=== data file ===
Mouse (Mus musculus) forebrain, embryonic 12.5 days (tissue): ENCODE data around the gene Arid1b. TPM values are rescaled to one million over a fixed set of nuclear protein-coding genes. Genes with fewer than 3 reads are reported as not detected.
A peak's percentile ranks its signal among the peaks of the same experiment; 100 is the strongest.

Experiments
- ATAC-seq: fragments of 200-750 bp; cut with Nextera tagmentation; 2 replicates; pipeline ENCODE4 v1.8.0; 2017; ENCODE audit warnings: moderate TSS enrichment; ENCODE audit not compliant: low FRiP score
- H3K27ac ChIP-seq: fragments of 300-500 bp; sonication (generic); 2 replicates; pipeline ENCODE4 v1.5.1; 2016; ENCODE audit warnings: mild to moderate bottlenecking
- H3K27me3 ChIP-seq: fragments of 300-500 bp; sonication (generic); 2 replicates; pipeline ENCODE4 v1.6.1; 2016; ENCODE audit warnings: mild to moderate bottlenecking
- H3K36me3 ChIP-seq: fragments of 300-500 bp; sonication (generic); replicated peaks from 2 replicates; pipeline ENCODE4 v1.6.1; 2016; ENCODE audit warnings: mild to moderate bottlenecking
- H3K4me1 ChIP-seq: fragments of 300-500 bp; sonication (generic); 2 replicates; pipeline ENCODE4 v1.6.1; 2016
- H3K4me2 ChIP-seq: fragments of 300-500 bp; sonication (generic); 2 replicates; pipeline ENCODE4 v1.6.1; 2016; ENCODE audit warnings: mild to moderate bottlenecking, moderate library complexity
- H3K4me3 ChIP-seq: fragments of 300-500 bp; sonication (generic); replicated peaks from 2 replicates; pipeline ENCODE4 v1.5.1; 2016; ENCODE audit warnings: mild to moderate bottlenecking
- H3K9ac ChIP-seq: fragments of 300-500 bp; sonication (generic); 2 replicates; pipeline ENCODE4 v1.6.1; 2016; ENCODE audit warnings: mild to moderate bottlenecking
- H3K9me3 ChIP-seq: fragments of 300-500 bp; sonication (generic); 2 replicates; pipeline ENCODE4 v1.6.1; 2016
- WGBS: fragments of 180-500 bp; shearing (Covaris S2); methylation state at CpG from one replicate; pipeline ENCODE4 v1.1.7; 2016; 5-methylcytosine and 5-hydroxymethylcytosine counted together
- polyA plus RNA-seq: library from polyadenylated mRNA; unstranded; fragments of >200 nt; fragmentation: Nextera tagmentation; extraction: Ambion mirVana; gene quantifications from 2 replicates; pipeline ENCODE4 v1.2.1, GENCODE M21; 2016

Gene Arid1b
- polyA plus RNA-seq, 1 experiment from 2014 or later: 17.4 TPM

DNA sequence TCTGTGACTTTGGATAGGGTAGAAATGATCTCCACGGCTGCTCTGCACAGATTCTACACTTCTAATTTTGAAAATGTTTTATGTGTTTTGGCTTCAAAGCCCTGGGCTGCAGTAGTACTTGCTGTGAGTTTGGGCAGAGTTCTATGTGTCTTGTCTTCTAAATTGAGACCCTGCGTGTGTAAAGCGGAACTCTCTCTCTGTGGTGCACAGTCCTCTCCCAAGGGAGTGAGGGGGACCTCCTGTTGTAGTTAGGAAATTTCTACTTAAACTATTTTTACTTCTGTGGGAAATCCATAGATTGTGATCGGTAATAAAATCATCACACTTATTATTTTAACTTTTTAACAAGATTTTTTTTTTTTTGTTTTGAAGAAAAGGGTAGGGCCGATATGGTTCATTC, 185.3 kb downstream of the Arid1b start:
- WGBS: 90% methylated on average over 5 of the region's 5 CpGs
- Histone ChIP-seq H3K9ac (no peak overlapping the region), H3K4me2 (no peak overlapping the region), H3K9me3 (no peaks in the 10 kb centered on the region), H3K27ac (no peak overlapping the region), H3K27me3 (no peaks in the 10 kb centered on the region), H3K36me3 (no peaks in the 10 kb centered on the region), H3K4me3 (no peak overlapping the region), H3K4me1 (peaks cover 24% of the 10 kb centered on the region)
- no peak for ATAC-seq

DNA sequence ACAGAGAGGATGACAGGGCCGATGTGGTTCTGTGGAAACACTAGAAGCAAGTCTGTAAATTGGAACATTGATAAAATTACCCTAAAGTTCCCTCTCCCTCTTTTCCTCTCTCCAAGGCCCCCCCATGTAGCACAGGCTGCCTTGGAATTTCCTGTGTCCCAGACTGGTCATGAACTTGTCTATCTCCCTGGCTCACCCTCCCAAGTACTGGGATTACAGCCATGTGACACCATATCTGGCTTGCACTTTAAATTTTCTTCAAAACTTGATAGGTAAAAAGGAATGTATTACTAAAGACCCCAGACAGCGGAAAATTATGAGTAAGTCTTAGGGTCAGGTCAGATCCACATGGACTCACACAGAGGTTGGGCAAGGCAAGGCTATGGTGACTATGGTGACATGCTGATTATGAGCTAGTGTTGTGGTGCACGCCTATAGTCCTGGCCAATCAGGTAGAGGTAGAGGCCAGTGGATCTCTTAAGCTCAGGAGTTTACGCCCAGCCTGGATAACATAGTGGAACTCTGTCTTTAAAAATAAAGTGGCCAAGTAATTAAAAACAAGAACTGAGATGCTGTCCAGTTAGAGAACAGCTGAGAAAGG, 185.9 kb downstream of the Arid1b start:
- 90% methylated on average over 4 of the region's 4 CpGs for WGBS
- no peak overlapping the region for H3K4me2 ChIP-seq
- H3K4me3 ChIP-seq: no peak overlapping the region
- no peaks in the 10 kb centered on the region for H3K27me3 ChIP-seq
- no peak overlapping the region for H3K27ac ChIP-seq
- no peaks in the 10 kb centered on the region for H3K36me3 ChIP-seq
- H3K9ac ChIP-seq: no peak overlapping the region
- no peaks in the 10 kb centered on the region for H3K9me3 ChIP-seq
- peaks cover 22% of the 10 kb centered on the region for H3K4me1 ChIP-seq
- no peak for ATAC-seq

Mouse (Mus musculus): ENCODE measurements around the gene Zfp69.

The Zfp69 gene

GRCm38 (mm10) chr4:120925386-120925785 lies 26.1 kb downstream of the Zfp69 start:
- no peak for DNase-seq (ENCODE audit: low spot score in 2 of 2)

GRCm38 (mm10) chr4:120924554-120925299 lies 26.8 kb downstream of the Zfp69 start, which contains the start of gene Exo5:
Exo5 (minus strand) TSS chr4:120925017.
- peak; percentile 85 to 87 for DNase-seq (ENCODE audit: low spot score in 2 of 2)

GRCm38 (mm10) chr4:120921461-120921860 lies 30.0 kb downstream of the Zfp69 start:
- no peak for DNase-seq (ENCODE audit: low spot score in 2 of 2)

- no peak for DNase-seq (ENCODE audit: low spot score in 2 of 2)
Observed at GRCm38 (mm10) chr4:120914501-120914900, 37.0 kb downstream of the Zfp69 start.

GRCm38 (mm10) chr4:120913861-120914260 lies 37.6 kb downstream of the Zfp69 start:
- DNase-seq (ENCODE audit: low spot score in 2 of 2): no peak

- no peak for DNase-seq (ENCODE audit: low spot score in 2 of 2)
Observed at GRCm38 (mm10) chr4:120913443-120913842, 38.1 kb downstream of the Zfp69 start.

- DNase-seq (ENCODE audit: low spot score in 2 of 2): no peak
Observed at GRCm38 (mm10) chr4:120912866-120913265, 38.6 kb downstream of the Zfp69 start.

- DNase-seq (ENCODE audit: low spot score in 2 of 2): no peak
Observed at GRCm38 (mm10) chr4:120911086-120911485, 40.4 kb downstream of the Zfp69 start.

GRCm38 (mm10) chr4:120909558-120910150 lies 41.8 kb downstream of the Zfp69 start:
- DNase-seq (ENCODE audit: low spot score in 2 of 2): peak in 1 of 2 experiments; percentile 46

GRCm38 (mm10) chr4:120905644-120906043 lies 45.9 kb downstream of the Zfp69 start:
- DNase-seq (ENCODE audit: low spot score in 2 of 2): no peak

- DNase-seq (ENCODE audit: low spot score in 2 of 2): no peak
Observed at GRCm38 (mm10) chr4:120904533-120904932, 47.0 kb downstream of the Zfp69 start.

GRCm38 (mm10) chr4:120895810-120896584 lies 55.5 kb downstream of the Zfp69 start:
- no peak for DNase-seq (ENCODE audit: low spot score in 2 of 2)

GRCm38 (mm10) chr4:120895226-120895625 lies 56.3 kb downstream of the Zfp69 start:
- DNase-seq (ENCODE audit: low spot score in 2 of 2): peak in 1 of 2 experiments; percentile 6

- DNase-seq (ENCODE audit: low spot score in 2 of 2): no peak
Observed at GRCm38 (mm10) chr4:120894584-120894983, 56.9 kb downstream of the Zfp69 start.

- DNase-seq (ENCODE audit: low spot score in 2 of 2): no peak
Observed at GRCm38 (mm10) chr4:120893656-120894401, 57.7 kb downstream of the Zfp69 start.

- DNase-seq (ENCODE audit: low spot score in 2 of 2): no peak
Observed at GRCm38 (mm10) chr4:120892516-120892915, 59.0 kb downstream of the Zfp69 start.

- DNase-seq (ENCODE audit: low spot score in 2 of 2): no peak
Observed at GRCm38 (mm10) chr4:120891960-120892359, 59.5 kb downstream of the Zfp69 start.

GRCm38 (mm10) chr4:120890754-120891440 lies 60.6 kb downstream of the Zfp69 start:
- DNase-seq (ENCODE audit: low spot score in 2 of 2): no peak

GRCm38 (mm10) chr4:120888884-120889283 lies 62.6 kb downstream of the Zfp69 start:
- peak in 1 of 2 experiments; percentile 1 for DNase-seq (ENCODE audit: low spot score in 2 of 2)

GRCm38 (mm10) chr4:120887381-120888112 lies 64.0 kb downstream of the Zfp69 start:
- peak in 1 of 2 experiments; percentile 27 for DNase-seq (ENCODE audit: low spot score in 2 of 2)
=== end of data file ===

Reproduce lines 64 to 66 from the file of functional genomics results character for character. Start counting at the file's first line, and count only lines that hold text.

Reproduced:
Observed at GRCm38 (mm10) chr4:120893656-120894401, 57.7 kb downstream of the Zfp69 start.

- DNase-seq (ENCODE audit: low spot score in 2 of 2): no peak
Observed at GRCm38 (mm10) chr4:120892516-120892915, 59.0 kb downstream of the Zfp69 start.